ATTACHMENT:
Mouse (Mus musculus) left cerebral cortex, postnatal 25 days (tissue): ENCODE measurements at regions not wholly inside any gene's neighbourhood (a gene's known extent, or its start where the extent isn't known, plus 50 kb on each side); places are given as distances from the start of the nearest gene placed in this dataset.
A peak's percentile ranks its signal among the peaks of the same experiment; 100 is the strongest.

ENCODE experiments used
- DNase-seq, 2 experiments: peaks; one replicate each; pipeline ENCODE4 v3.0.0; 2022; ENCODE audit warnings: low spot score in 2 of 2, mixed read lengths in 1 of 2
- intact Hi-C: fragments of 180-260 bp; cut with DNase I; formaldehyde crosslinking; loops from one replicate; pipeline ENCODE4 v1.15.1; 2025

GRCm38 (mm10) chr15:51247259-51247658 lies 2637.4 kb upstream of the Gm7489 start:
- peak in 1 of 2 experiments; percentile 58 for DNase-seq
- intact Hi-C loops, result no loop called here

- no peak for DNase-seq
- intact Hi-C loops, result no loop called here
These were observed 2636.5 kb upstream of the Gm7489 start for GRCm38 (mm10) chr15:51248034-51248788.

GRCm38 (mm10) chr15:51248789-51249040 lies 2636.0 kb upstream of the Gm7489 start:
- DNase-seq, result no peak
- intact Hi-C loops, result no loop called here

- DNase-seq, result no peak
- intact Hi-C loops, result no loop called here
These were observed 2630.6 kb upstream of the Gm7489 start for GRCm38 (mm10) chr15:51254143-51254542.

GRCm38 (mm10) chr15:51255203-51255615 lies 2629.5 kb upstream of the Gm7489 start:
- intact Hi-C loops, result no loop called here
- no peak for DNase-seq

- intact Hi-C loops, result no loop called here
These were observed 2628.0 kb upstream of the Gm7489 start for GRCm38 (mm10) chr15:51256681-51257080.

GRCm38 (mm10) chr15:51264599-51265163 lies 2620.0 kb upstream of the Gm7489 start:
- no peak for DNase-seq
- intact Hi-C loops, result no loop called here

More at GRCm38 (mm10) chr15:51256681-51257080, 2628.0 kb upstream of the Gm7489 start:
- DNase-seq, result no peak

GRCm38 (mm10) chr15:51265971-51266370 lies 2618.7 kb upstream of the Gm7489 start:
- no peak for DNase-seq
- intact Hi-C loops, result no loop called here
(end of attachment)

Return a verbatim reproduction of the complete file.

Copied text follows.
Mouse (Mus musculus) left cerebral cortex, postnatal 25 days (tissue): ENCODE measurements at regions not wholly inside any gene's neighbourhood (a gene's known extent, or its start where the extent isn't known, plus 50 kb on each side); places are given as distances from the start of the nearest gene placed in this dataset.
A peak's percentile ranks its signal among the peaks of the same experiment; 100 is the strongest.

ENCODE experiments used
- DNase-seq, 2 experiments: peaks; one replicate each; pipeline ENCODE4 v3.0.0; 2022; ENCODE audit warnings: low spot score in 2 of 2, mixed read lengths in 1 of 2
- intact Hi-C: fragments of 180-260 bp; cut with DNase I; formaldehyde crosslinking; loops from one replicate; pipeline ENCODE4 v1.15.1; 2025

GRCm38 (mm10) chr15:51247259-51247658 lies 2637.4 kb upstream of the Gm7489 start:
- peak in 1 of 2 experiments; percentile 58 for DNase-seq
- intact Hi-C loops, result no loop called here

- no peak for DNase-seq
- intact Hi-C loops, result no loop called here
These were observed 2636.5 kb upstream of the Gm7489 start for GRCm38 (mm10) chr15:51248034-51248788.

GRCm38 (mm10) chr15:51248789-51249040 lies 2636.0 kb upstream of the Gm7489 start:
- DNase-seq, result no peak
- intact Hi-C loops, result no loop called here

- DNase-seq, result no peak
- intact Hi-C loops, result no loop called here
These were observed 2630.6 kb upstream of the Gm7489 start for GRCm38 (mm10) chr15:51254143-51254542.

GRCm38 (mm10) chr15:51255203-51255615 lies 2629.5 kb upstream of the Gm7489 start:
- intact Hi-C loops, result no loop called here
- no peak for DNase-seq

- intact Hi-C loops, result no loop called here
These were observed 2628.0 kb upstream of the Gm7489 start for GRCm38 (mm10) chr15:51256681-51257080.

GRCm38 (mm10) chr15:51264599-51265163 lies 2620.0 kb upstream of the Gm7489 start:
- no peak for DNase-seq
- intact Hi-C loops, result no loop called here

More at GRCm38 (mm10) chr15:51256681-51257080, 2628.0 kb upstream of the Gm7489 start:
- DNase-seq, result no peak

GRCm38 (mm10) chr15:51265971-51266370 lies 2618.7 kb upstream of the Gm7489 start:
- no peak for DNase-seq
- intact Hi-C loops, result no loop called here